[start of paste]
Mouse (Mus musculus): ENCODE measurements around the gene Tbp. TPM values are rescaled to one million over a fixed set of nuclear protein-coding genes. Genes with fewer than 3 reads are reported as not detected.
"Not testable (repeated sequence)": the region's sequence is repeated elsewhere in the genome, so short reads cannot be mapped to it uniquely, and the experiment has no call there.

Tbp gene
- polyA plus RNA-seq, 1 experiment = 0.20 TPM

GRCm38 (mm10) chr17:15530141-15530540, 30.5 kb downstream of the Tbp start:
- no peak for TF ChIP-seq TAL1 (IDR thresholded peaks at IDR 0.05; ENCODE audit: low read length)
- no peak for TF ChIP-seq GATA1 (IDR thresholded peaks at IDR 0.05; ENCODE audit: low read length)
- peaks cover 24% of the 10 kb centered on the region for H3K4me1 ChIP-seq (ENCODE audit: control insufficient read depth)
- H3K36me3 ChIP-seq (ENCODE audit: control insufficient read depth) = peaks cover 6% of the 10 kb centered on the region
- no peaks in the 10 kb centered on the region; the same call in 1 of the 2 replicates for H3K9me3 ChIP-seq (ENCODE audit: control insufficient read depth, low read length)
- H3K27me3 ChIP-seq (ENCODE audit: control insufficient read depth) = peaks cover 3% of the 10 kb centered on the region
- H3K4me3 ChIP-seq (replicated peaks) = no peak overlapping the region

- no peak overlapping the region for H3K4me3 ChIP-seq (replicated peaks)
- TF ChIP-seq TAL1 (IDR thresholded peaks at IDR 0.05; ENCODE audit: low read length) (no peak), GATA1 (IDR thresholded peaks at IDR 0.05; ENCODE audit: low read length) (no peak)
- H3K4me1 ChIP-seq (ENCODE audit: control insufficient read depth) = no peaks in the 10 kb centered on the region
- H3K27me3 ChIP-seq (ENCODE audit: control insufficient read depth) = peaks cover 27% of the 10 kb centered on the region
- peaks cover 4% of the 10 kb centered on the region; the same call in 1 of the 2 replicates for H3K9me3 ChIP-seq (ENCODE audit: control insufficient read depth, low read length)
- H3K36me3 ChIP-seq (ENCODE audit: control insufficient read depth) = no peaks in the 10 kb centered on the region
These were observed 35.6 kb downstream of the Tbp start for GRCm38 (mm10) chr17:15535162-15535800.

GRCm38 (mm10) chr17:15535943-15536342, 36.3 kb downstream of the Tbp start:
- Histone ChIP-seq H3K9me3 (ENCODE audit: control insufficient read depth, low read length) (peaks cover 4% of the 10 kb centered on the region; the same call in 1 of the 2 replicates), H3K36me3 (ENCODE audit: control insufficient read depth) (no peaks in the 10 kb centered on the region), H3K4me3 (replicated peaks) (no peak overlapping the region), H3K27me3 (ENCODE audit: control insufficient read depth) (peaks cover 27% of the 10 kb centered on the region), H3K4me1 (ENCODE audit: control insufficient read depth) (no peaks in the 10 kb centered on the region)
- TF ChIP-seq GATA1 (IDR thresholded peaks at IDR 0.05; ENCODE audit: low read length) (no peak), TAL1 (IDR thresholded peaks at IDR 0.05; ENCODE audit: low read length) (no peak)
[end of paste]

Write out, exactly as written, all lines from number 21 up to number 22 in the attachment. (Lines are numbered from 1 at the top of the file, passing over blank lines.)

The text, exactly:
- Histone ChIP-seq H3K9me3 (ENCODE audit: control insufficient read depth, low read length) (peaks cover 4% of the 10 kb centered on the region; the same call in 1 of the 2 replicates), H3K36me3 (ENCODE audit: control insufficient read depth) (no peaks in the 10 kb centered on the region), H3K4me3 (replicated peaks) (no peak overlapping the region), H3K27me3 (ENCODE audit: control insufficient read depth) (peaks cover 27% of the 10 kb centered on the region), H3K4me1 (ENCODE audit: control insufficient read depth) (no peaks in the 10 kb centered on the region)
- TF ChIP-seq GATA1 (IDR thresholded peaks at IDR 0.05; ENCODE audit: low read length) (no peak), TAL1 (IDR thresholded peaks at IDR 0.05; ENCODE audit: low read length) (no peak)